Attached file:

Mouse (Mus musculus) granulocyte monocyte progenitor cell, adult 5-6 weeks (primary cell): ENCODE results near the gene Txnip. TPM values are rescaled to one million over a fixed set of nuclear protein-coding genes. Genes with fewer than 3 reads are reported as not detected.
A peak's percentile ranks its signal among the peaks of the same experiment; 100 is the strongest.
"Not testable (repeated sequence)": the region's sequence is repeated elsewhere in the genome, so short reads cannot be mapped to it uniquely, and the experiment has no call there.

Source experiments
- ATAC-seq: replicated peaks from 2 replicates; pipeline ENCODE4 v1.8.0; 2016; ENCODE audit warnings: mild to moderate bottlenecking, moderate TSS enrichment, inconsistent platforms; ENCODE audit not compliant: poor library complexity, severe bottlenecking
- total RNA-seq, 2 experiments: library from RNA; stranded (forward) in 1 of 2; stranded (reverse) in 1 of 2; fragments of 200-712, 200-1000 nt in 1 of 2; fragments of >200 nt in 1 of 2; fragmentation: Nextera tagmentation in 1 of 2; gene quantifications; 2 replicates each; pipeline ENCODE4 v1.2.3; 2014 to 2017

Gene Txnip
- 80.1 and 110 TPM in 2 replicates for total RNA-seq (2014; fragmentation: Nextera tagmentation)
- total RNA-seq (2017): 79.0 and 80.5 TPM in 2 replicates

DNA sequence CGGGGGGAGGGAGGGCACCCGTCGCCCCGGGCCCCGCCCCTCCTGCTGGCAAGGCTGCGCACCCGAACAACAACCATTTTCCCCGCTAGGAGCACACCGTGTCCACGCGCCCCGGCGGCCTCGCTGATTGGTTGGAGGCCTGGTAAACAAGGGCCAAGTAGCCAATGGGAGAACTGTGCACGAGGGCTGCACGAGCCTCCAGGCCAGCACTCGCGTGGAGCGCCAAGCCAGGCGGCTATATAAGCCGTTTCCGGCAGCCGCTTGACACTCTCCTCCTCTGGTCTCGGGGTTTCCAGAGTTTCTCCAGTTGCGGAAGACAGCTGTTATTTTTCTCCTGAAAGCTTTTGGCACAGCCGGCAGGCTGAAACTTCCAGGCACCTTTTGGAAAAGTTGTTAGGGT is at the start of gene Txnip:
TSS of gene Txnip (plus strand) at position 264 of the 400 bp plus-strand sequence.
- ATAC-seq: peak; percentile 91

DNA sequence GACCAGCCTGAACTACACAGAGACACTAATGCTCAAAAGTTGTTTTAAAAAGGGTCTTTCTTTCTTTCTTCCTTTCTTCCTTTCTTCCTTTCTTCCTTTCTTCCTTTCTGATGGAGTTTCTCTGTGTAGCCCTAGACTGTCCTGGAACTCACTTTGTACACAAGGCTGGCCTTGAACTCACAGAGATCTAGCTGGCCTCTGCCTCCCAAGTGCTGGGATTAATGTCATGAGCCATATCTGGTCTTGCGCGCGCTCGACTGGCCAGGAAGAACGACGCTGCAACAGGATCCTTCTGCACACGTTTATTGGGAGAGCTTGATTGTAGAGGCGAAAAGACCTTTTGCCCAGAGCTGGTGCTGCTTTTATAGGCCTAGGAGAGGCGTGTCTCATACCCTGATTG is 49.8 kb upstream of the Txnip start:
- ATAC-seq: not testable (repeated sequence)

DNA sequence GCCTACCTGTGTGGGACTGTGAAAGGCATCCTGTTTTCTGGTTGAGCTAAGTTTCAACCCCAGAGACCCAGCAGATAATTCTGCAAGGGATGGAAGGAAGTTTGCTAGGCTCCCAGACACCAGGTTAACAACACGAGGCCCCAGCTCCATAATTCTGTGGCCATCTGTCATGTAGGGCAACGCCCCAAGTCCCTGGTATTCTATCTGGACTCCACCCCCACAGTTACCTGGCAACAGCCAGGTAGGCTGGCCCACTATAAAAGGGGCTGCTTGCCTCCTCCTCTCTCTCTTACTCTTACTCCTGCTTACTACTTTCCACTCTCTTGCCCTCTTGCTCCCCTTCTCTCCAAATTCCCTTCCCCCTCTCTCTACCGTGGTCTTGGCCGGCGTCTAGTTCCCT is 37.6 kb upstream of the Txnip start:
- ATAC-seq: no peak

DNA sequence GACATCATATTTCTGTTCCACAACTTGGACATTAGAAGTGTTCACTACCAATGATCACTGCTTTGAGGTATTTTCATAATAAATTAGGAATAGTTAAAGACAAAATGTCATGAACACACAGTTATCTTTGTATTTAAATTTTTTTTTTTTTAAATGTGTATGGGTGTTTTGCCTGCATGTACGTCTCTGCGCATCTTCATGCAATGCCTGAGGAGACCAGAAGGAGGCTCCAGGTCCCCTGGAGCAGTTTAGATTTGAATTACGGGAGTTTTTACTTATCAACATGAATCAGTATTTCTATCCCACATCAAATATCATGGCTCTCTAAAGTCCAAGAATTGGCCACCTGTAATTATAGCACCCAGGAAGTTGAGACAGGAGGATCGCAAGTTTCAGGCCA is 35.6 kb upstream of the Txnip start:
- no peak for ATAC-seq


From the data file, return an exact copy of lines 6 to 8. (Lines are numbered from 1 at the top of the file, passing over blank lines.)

- total RNA-seq, 2 experiments: library from RNA; stranded (forward) in 1 of 2; stranded (reverse) in 1 of 2; fragments of 200-712, 200-1000 nt in 1 of 2; fragments of >200 nt in 1 of 2; fragmentation: Nextera tagmentation in 1 of 2; gene quantifications; 2 replicates each; pipeline ENCODE4 v1.2.3; 2014 to 2017

Gene Txnip
- 80.1 and 110 TPM in 2 replicates for total RNA-seq (2014; fragmentation: Nextera tagmentation)